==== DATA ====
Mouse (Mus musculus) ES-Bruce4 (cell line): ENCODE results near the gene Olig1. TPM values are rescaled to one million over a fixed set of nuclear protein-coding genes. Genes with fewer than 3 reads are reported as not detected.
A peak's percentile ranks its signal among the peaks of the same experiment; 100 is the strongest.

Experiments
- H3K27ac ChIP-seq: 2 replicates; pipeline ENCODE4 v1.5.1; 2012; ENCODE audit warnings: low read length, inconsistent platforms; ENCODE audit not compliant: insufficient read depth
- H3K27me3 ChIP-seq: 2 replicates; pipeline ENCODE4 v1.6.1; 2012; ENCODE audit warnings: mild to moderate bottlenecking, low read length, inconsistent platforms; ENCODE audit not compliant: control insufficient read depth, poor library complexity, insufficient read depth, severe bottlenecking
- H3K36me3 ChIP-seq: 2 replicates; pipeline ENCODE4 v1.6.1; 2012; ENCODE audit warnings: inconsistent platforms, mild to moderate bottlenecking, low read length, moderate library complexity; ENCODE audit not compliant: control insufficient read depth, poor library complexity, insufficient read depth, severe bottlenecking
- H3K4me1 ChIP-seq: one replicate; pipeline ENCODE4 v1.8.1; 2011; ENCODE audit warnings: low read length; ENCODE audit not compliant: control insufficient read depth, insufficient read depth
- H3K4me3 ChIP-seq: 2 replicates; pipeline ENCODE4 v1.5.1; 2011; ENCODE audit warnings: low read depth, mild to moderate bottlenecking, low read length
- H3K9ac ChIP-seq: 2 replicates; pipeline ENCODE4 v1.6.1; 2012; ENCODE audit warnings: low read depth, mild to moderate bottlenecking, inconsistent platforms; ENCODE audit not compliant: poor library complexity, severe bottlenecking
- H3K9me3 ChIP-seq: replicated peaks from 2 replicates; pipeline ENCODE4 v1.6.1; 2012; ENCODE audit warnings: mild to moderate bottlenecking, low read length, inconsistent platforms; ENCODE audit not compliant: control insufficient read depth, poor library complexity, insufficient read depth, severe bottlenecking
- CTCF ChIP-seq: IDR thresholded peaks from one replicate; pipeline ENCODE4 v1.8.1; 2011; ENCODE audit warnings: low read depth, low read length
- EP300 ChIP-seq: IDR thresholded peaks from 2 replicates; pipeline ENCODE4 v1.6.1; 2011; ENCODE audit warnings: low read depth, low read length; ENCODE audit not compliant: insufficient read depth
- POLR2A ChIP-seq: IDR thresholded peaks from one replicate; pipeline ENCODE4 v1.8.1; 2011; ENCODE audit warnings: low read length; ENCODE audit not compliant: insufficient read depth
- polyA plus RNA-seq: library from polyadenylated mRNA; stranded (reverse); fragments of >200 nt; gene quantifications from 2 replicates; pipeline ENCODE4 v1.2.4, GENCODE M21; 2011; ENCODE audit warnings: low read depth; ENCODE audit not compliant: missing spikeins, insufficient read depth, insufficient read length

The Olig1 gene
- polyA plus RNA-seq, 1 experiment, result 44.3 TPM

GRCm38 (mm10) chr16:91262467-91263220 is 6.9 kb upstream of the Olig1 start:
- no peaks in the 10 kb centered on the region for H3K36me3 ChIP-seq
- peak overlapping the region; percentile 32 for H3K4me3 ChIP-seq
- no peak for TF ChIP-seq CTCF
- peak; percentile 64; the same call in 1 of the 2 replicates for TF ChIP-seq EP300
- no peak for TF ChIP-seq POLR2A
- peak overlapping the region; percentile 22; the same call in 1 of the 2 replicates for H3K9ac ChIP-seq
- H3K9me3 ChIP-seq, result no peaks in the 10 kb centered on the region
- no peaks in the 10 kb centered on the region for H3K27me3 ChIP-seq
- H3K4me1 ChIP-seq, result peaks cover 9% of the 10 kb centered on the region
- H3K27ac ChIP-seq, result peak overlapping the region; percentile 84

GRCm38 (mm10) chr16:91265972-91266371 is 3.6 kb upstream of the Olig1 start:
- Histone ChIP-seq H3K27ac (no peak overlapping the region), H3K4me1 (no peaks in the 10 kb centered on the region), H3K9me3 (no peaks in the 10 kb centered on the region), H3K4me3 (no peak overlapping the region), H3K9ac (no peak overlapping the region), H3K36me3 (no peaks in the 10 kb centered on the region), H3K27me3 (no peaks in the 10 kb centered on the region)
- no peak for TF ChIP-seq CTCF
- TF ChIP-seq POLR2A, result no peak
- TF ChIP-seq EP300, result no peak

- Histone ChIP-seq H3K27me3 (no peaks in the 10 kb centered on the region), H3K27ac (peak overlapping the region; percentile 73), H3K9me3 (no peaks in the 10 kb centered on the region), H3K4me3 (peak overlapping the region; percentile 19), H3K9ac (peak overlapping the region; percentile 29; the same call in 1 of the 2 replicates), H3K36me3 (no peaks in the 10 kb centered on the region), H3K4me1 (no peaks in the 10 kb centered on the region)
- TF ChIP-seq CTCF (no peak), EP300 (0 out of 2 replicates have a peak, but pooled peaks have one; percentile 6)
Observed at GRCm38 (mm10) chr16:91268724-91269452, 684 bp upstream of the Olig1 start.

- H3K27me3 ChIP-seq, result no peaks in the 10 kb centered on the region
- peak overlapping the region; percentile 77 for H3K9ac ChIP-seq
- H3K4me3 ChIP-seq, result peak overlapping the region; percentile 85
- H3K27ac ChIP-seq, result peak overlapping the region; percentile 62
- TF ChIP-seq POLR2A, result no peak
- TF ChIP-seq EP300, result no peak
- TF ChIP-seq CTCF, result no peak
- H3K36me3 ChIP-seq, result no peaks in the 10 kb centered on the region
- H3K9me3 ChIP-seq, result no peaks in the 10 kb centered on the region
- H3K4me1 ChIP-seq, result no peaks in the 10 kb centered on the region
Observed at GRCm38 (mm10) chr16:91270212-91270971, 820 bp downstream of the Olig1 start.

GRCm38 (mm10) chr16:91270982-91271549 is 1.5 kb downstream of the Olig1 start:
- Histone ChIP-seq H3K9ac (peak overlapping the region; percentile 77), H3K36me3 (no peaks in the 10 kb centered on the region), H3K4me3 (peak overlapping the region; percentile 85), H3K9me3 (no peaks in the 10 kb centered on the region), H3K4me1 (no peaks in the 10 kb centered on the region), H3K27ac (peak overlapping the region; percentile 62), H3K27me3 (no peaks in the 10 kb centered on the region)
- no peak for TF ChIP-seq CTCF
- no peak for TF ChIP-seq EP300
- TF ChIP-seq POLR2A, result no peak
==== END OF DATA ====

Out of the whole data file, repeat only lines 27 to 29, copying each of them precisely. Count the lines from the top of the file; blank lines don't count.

- H3K27ac ChIP-seq, result peak overlapping the region; percentile 84

GRCm38 (mm10) chr16:91265972-91266371 is 3.6 kb upstream of the Olig1 start:
- Histone ChIP-seq H3K27ac (no peak overlapping the region), H3K4me1 (no peaks in the 10 kb centered on the region), H3K9me3 (no peaks in the 10 kb centered on the region), H3K4me3 (no peak overlapping the region), H3K9ac (no peak overlapping the region), H3K36me3 (no peaks in the 10 kb centered on the region), H3K27me3 (no peaks in the 10 kb centered on the region)